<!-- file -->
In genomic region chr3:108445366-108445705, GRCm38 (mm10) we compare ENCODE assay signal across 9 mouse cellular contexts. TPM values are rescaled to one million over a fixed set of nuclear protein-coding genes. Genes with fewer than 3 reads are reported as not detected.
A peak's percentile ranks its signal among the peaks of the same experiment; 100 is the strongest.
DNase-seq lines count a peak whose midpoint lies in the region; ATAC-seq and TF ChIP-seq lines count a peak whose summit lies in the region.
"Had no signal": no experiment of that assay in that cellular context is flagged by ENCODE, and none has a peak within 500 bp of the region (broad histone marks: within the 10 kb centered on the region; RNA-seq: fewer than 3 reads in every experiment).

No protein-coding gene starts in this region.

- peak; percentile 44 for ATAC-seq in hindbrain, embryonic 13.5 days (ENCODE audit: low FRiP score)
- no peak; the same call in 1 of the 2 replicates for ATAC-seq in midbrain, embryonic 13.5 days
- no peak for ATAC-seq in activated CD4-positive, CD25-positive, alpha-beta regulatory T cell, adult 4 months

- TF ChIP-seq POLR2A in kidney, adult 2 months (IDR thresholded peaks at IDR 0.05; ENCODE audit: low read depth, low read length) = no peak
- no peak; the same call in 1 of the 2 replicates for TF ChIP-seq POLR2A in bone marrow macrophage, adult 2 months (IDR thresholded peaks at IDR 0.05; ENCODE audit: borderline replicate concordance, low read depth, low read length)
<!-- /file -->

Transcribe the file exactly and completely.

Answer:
In genomic region chr3:108445366-108445705, GRCm38 (mm10) we compare ENCODE assay signal across 9 mouse cellular contexts. TPM values are rescaled to one million over a fixed set of nuclear protein-coding genes. Genes with fewer than 3 reads are reported as not detected.
A peak's percentile ranks its signal among the peaks of the same experiment; 100 is the strongest.
DNase-seq lines count a peak whose midpoint lies in the region; ATAC-seq and TF ChIP-seq lines count a peak whose summit lies in the region.
"Had no signal": no experiment of that assay in that cellular context is flagged by ENCODE, and none has a peak within 500 bp of the region (broad histone marks: within the 10 kb centered on the region; RNA-seq: fewer than 3 reads in every experiment).

No protein-coding gene starts in this region.

- peak; percentile 44 for ATAC-seq in hindbrain, embryonic 13.5 days (ENCODE audit: low FRiP score)
- no peak; the same call in 1 of the 2 replicates for ATAC-seq in midbrain, embryonic 13.5 days
- no peak for ATAC-seq in activated CD4-positive, CD25-positive, alpha-beta regulatory T cell, adult 4 months

- TF ChIP-seq POLR2A in kidney, adult 2 months (IDR thresholded peaks at IDR 0.05; ENCODE audit: low read depth, low read length) = no peak
- no peak; the same call in 1 of the 2 replicates for TF ChIP-seq POLR2A in bone marrow macrophage, adult 2 months (IDR thresholded peaks at IDR 0.05; ENCODE audit: borderline replicate concordance, low read depth, low read length)